Ed Harcourt



    When Jeff Buckley splashed into the Mississippi River that warm spring night eight years ago, he left a trail of ripples that continues to lap at the feet of the modern singer-songwriter. This isn’t an insight so much as a statement of fact, as undeniable as a Chuck Berry guitar lick. But if you needed any convincing, England’s Ed Harcourt has supplied us with his third full-length, Strangers, a collection of bold, piano-driven odes to love, youth and alcohol riding high on Buckley’s — er, Harcourt’s — aching tenor.


    Astralwerks may bitch and moan that they’ve heard this all before, that it’s grossly unfair Buckley’s name gets mentioned first. And they might be right. But tunes like “The Trapdoor” and “Open Book” speak for themselves. The former wraps itself in the tatters of an old acoustic guitar, and the latter works a Steinway into a dramatic frenzy. And both, in their hallucinogenic self-absorption and their vocal theatrics, are unmistakably Buckley.

    They remain, however, quite good, despite — or maybe because — of this very fact. Whether he’s reminding you of the dead guy in Memphis or the living one blasting through your speakers, Harcourt remains utterly convincing. On the wine-drenched “This One’s For You” (a tune Michael Stipe took to playing between songs on Harcourt’s recent tour with R.E.M.), a bleary-eyed trumpet and Harcourt’s slurred vocals perfectly capture the bliss of knowing you’ll have someone on your arm after last call. At the other end of the scale, “The Storm is Coming” has the troubadour “wired to the max” in a cold amphetamine rush, with its livid guitar squall and thundering piano. It would be easy to sight Buckley’s “Lilac Wine” and “Last Goodbye” in each instance, but to do so would be a denial of the plain quality of Harcourt’s tunes.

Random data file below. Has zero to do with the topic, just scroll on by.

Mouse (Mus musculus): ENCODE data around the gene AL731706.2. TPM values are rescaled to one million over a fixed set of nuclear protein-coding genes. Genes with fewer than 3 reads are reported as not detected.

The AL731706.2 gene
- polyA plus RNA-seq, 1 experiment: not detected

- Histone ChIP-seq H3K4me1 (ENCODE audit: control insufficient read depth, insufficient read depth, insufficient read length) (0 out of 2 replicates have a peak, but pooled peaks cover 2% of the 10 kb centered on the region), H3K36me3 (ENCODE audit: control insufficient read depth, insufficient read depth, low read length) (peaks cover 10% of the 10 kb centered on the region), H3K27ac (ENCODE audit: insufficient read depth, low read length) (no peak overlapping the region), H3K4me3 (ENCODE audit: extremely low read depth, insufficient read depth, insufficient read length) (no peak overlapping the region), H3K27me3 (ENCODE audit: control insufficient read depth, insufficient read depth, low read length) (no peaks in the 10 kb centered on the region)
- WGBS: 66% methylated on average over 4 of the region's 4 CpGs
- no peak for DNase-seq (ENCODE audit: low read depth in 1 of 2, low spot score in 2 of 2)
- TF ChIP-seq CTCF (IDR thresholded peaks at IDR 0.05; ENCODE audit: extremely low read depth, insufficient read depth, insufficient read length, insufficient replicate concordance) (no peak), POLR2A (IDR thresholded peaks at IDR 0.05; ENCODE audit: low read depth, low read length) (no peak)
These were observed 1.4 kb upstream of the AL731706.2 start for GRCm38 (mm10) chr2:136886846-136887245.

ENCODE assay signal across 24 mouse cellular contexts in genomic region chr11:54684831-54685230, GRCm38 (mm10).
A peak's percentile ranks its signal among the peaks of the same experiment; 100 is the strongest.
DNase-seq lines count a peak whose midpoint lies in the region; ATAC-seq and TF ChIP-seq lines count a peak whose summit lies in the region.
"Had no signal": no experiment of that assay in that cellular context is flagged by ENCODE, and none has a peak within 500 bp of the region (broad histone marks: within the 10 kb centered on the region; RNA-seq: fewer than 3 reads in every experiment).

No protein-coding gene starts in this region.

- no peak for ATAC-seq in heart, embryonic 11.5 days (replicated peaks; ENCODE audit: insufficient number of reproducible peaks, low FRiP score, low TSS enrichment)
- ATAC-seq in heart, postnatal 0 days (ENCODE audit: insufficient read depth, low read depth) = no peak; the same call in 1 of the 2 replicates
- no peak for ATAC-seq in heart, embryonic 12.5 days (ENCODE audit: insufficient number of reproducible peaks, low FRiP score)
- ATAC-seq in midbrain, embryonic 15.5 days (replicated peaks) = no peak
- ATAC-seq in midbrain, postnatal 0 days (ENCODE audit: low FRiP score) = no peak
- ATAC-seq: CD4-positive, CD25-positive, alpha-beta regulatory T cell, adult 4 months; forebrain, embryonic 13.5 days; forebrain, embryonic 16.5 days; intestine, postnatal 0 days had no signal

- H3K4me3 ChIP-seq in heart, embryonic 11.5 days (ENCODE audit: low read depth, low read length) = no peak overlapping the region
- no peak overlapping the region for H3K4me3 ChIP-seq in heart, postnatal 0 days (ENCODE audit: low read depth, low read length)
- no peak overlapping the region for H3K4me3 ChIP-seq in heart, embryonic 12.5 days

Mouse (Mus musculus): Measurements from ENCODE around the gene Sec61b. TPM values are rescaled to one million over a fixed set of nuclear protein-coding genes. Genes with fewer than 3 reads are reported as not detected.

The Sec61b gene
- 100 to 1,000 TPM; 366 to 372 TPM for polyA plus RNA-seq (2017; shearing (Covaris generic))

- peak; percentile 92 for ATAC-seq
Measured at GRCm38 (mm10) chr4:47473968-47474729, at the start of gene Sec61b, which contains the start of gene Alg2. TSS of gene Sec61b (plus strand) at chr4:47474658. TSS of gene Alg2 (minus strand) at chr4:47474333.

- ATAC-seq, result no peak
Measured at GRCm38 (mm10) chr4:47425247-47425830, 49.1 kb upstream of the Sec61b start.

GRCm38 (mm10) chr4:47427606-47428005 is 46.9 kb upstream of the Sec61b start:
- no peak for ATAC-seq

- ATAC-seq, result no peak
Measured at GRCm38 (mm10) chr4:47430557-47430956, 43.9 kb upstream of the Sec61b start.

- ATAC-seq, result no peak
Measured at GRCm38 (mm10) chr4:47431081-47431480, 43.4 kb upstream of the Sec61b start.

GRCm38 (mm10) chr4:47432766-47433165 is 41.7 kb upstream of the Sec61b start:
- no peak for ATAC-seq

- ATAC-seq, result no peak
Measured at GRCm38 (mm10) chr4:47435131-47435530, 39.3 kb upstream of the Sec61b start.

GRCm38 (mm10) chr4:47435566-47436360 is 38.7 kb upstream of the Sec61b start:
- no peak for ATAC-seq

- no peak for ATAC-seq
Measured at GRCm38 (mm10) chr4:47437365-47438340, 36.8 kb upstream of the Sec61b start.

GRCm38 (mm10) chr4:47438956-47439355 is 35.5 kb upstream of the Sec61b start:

Somehow, Strangers stubbornly, impossibly, endures Harcourt’s influences. Though it certainly has its fair share of missteps, the success of the album’s tunes is not entirely dependent on the transparency of their heritage. At the end of the day, Harcourt remains a lesser-known talent with a universally-known voice.

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